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Union creates communications task force

Published: February 13, 2009
Section: News


TASK FORCE: Kay Cook ‘11 takes notes durring the Town Hall on Academic Restructuring yesterday evening.  Cook is one of seven members of the new student union executive communications task force.<br /><i>PHOTO BY Max Shay/The Hoot</i>

TASK FORCE: Kay Cook ‘11 takes notes durring the Town Hall on Academic Restructuring yesterday evening. Cook is one of seven members of the new student union executive communications task force.
PHOTO BY Max Shay/The Hoot

In an effort to make the Student Union more accessible, Union Executive Director of Communications Jamie Ansorge ‘09 has put together a communications task force in order to both increase the Union’s involvement in campus life and to make the Student Union more available to student involvement.

“Having a task force really increases the ability of the Union to fulfill the vision of an accessible Union that Jason Gray has laid out,” Ansorge said.

Ansorge said that the task force has already begun helping him with what, until this semester, was a one-man job.

“Last semester I sent out a total of three news briefs for the student body,” he explained. “Already this week, the team has drafted four.”

The seven members of the task force, Jake Yarmus ‘10, Ben Gorelick ‘11, Jamie Fleishman ‘11, Kay Cook ‘11, Sofya Bronshvayg ‘11, Cameron Welter ‘12 and Josh Agranat ‘12, have already been set to work dorm storming and flyering for various campus events, including the academic restructuring town halls.

The task force will also be responsible for writing letters to the editors for student publications, press briefings and campus-wide e-mails for both the Union Senate and Union President Jason Gray ‘10.

Ansorge is not however following in the footsteps of the university’s senior administration – which last week announced they had solicited the aid of the public relations firm Rasky Baerlien to help handle the media since the announcement of the closing of the Rose Art Museum – Ansorge said the task force was in the process of being formed when the announcement about the Rose was made.

“I was hoping they could help me out doing what I had been doing last semester,” Ansorge said. “We had the ball rolling on this before the budget crisis, but now I’m responsible for doing 10times as much work aslast semester. It works out nicely.”

While Ansorge may not have created the task force in response to the budget crisis, Gorelick said that he accepted the position because “of what’s going on on campus.”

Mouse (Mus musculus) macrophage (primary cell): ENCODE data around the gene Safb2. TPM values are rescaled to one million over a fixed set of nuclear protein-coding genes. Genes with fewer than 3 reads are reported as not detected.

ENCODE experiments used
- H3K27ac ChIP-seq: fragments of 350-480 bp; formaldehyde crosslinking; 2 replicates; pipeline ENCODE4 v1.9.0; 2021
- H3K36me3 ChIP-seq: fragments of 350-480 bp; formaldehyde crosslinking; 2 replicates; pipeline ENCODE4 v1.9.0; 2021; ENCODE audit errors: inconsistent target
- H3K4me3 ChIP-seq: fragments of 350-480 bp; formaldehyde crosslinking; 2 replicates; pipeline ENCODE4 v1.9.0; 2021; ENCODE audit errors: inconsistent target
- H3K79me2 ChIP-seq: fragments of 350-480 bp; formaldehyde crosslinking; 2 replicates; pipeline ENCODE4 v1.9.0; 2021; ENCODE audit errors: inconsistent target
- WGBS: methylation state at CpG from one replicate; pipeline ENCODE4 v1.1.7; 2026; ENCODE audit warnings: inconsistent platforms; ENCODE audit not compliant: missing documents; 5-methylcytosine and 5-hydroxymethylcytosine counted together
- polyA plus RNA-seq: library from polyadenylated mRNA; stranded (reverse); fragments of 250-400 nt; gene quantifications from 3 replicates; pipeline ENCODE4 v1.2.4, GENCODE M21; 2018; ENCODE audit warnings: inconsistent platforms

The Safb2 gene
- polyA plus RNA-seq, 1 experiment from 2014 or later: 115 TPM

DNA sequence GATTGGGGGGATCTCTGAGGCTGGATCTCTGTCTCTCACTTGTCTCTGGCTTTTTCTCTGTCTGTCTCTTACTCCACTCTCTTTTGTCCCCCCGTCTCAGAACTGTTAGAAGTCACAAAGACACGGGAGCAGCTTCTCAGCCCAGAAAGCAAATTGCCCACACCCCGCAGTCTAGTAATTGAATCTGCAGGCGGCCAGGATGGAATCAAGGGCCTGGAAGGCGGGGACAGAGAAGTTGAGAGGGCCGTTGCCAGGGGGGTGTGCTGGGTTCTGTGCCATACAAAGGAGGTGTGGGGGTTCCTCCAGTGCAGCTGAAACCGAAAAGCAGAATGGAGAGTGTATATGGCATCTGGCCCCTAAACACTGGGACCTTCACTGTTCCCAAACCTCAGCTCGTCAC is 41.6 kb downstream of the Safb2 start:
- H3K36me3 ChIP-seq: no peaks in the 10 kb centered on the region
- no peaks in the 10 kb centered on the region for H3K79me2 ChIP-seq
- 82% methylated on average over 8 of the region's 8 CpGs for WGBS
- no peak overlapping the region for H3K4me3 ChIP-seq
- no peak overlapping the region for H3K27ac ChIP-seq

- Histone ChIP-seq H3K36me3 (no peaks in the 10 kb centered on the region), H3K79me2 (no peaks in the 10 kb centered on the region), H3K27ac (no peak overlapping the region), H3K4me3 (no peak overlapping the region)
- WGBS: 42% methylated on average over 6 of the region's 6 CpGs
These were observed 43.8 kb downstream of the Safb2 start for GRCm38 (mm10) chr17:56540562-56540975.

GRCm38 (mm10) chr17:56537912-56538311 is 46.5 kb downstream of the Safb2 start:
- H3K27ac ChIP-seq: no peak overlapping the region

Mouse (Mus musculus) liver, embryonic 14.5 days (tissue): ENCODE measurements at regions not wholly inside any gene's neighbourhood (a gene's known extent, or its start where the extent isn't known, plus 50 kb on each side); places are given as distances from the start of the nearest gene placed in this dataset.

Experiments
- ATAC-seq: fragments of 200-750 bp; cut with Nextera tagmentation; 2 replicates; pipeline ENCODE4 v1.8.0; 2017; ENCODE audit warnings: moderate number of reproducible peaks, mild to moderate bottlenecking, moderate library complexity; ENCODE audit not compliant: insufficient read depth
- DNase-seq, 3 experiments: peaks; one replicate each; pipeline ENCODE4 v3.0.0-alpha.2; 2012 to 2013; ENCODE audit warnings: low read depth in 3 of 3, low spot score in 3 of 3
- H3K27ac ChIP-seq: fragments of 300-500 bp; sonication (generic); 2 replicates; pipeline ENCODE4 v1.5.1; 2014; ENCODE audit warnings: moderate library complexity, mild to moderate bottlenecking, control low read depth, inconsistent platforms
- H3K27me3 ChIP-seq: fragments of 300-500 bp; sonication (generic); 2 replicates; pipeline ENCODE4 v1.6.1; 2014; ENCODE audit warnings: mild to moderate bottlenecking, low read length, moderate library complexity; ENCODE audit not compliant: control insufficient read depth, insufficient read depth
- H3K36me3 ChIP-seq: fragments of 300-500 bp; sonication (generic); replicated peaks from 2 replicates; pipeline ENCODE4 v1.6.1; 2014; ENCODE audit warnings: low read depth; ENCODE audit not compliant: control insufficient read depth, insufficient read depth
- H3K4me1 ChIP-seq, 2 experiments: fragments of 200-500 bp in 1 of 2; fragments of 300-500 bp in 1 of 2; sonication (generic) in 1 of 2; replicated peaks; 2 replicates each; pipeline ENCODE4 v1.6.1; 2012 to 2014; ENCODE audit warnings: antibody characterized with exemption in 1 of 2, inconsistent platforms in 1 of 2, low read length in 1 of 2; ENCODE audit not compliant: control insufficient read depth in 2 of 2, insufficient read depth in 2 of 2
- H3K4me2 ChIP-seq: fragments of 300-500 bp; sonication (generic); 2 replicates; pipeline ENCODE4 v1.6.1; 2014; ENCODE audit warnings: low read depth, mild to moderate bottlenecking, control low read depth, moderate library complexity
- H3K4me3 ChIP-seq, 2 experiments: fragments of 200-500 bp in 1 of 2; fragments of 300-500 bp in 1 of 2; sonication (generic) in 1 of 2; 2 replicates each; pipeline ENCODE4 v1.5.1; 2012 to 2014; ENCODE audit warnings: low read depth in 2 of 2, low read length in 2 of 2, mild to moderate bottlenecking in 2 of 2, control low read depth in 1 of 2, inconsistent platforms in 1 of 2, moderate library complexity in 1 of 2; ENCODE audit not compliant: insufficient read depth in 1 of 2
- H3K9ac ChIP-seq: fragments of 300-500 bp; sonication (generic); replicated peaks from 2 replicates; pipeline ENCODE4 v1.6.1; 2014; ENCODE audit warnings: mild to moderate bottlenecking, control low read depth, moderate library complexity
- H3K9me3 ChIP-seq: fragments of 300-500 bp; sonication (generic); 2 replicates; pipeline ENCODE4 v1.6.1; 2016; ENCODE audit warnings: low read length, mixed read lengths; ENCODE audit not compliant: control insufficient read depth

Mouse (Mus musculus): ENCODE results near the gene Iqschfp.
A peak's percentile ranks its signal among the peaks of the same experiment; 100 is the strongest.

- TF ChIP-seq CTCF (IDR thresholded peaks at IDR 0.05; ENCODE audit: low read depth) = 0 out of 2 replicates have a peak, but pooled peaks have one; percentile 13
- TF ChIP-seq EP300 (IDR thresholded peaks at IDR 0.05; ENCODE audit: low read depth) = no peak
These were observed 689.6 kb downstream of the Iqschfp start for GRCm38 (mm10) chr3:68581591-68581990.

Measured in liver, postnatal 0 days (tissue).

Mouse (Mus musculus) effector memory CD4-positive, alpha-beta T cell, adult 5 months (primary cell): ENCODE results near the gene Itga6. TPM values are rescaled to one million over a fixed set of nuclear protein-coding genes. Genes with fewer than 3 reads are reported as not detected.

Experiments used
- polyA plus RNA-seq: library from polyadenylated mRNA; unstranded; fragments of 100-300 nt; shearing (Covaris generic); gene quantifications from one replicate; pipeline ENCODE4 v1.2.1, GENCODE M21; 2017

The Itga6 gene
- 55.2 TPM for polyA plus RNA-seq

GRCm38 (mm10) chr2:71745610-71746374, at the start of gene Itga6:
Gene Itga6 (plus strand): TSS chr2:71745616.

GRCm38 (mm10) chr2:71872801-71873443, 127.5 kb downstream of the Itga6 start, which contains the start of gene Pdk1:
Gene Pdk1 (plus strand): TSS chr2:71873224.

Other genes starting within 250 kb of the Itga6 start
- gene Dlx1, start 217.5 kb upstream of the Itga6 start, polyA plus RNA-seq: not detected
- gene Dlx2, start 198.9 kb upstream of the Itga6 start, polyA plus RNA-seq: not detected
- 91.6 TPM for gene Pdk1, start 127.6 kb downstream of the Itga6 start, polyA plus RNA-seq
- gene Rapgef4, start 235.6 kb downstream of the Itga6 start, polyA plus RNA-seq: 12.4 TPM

“Having solid communications is always important,” he said, “but at this point in time, when people are just so desperate to know what’s going on, I thought it was particularly important to keep the student body well informed.”

Ansorge said he began “keeping an eye out” for potential members of the task force last semester. Once he had members in mind, he said, he sent them fliers and asked them to set up a meeting with him, at which point he invited them to be part of his team.

The team, Ansorge said, is comprised of seven individuals with different interests and capabilities.

“We all work together well, and the pieces all fall into place,” he said. “Everyone has different strengths, so they are able to work on what interests them the most.”

said that when Ansorge approached her she was impressed by his “clear, concise, informed and professional manner.”

While she said she has never worked for or with the Student Union before, she said that she has decided to “give it a chance” because she thought she could “learn a lot from Jamie.”

Ansorge added that part of the increased work load resulted from Gray’s increased work load due to the budget crisis.

“He’s been having to delegate more to me, so now I can delegate some of that to this force,” he said.

Ansorge, who will be graduating in the Spring, also mentioned that he hopes that his “potential successor” could rise from the communications task force, however, he said that “the idea is that these guys will be the future leaders on campus.”

“Yes, they will be leading the student union in particular,” he continued, “but they will also be learning skills that will help the campus community as a whole.”